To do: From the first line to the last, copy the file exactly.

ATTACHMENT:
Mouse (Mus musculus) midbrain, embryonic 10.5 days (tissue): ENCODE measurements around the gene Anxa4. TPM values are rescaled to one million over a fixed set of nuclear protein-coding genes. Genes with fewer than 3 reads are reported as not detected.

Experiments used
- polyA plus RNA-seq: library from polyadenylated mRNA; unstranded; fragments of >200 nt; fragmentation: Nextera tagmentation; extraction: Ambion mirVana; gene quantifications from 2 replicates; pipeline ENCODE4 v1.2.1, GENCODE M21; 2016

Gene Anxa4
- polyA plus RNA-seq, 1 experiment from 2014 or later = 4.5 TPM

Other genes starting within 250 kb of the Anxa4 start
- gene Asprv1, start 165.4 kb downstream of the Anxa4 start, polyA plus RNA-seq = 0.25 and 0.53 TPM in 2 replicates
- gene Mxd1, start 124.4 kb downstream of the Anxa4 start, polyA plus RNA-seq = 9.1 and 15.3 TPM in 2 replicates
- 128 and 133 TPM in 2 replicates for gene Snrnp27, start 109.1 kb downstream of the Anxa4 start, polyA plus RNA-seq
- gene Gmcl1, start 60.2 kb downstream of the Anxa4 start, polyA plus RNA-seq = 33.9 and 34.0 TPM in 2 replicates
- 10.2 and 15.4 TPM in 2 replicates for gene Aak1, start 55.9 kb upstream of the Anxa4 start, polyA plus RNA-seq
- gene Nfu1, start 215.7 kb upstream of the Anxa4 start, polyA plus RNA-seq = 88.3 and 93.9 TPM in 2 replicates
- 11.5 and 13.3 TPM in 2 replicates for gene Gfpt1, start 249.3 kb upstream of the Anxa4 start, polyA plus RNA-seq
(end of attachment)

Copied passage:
Mouse (Mus musculus) midbrain, embryonic 10.5 days (tissue): ENCODE measurements around the gene Anxa4. TPM values are rescaled to one million over a fixed set of nuclear protein-coding genes. Genes with fewer than 3 reads are reported as not detected.

Experiments used
- polyA plus RNA-seq: library from polyadenylated mRNA; unstranded; fragments of >200 nt; fragmentation: Nextera tagmentation; extraction: Ambion mirVana; gene quantifications from 2 replicates; pipeline ENCODE4 v1.2.1, GENCODE M21; 2016

Gene Anxa4
- polyA plus RNA-seq, 1 experiment from 2014 or later = 4.5 TPM

Other genes starting within 250 kb of the Anxa4 start
- gene Asprv1, start 165.4 kb downstream of the Anxa4 start, polyA plus RNA-seq = 0.25 and 0.53 TPM in 2 replicates
- gene Mxd1, start 124.4 kb downstream of the Anxa4 start, polyA plus RNA-seq = 9.1 and 15.3 TPM in 2 replicates
- 128 and 133 TPM in 2 replicates for gene Snrnp27, start 109.1 kb downstream of the Anxa4 start, polyA plus RNA-seq
- gene Gmcl1, start 60.2 kb downstream of the Anxa4 start, polyA plus RNA-seq = 33.9 and 34.0 TPM in 2 replicates
- 10.2 and 15.4 TPM in 2 replicates for gene Aak1, start 55.9 kb upstream of the Anxa4 start, polyA plus RNA-seq
- gene Nfu1, start 215.7 kb upstream of the Anxa4 start, polyA plus RNA-seq = 88.3 and 93.9 TPM in 2 replicates
- 11.5 and 13.3 TPM in 2 replicates for gene Gfpt1, start 249.3 kb upstream of the Anxa4 start, polyA plus RNA-seq